LeWarne moved into a starting role last season, going 2-5 with a 3.38 ERA and striking out 57. Twenty-nine of his 45 runs were earned in his 14 appearances, and his two wins came courtesy of complete games, one in which he threw 134 pitches in the nine innings, with seven strikeouts for the conference win over Rhode Island. The other was a shutout, a one-hitter against Monmouth.
In his two starts this season, LeWarne matched his win total from last year. He has a 3.46 ERA and is striking out a batter per inning.
Though the realization was complete only when Bobby was in high school, there were times back in his Amateur Athletic Union and Little League days when Steve LeWarne knew that his son could be a special pitcher.
“I’ll never forget it, and I still talk about it over beers. I’ve never seen a kid throw that many changeups in a ball game. They just couldn’t hit it,” he said. “That sticks out in my mind, when a kid’s throwing 90 percent of the game changeups. It’s like a knuckleballer.”
Steve LeWarne taught his son that changeup, telling him to throw that and not a breaking ball because he had hurt his own arm throwing too many breaking balls early in his career, which went as far as the college level. Steve LeWarne gave Bobby the nickname “Bull.”
“You wouldn’t know it now, but Bobby was not exactly a thin kid,” Steve LeWarne said. “He was kind of a bulldog. He was a little broad-shouldered, chubby.”
“Not only because of his size,” he added. “He just competed and was feisty and always wanted to have the ball in the big game. So that’s how we kind of gave him the name ‘Bull.’”
After playing third base on his father’s teams growing up, LeWarne flourished once he found himself on the mound in high school. But getting recruited wasn’t easy.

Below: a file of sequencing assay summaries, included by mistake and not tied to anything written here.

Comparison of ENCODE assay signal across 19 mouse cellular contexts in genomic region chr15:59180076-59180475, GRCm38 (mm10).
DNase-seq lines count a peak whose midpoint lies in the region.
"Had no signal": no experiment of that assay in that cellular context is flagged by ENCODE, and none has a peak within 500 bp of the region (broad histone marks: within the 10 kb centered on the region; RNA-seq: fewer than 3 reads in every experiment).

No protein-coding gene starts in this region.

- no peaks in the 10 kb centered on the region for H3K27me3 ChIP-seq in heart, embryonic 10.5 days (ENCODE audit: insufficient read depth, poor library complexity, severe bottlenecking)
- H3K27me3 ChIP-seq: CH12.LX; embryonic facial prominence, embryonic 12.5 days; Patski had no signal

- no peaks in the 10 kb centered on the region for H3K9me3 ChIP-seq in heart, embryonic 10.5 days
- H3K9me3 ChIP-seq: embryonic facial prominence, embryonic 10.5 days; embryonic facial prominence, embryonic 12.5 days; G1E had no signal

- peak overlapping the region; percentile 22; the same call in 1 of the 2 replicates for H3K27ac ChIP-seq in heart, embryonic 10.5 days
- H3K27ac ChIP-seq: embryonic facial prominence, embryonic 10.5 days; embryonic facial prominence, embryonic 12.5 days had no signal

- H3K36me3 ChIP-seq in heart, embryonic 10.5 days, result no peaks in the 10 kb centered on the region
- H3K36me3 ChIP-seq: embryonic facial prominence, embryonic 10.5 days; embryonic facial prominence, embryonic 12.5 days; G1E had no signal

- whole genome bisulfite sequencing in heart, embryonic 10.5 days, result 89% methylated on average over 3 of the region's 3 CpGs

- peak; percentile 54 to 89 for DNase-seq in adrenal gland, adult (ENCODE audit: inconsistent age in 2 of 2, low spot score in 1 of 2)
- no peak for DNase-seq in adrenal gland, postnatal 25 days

High school kids play baseball in the summer, but not the scout-preferred way. Instead of playing in big tournaments and camps, spring high school baseball starts at the end of the school year in Iowa Catholic school leagues and is played in front of big crowds through the summer.
But GW’s old pitching coach, Tim Brown, is an Iowa native. He saw Bobby play for his high school, Dowling Catholic. The connection was there, the interest was strong on both sides, but the question was whether LeWarne would head to the East Coast to play college baseball.
“We thought that was sort of a far-fetched deal, but once he got out there and met some of the guys, we thought this might be a good fit,” Steve LeWarne said. “Gosh, I’m real happy he made that move because he absolutely loves it out there. I don’t know if I’ll be able to get him back to Iowa.”
Now in his third year, studying biology as a pre-med student, LeWarne is starting to find his spot on the team. Starting on opening day is a nice nod, and LeWarne hopes to pitch in the pros one day – “Baseball every time. No question. No doubt. There’s only so many more years. You can go to med school whenever,” he said – but these days he is thinking about getting in his work for the day and getting ready to pitch the next Friday.
His freshman year is quickly looking like it’s miles in the past.
“Just be real, talking to each other man-to-man and coach-to-player and saying, ‘Hey look, this is what you have to do. If you don’t do this, you’ll be the same guy,’” Ritchie said. “‘There’s more in you, there’s a whole lot more still in you.’ There’s more in him now. There’s still more. We haven’t seen the best Bobby yet. If he goes another step.”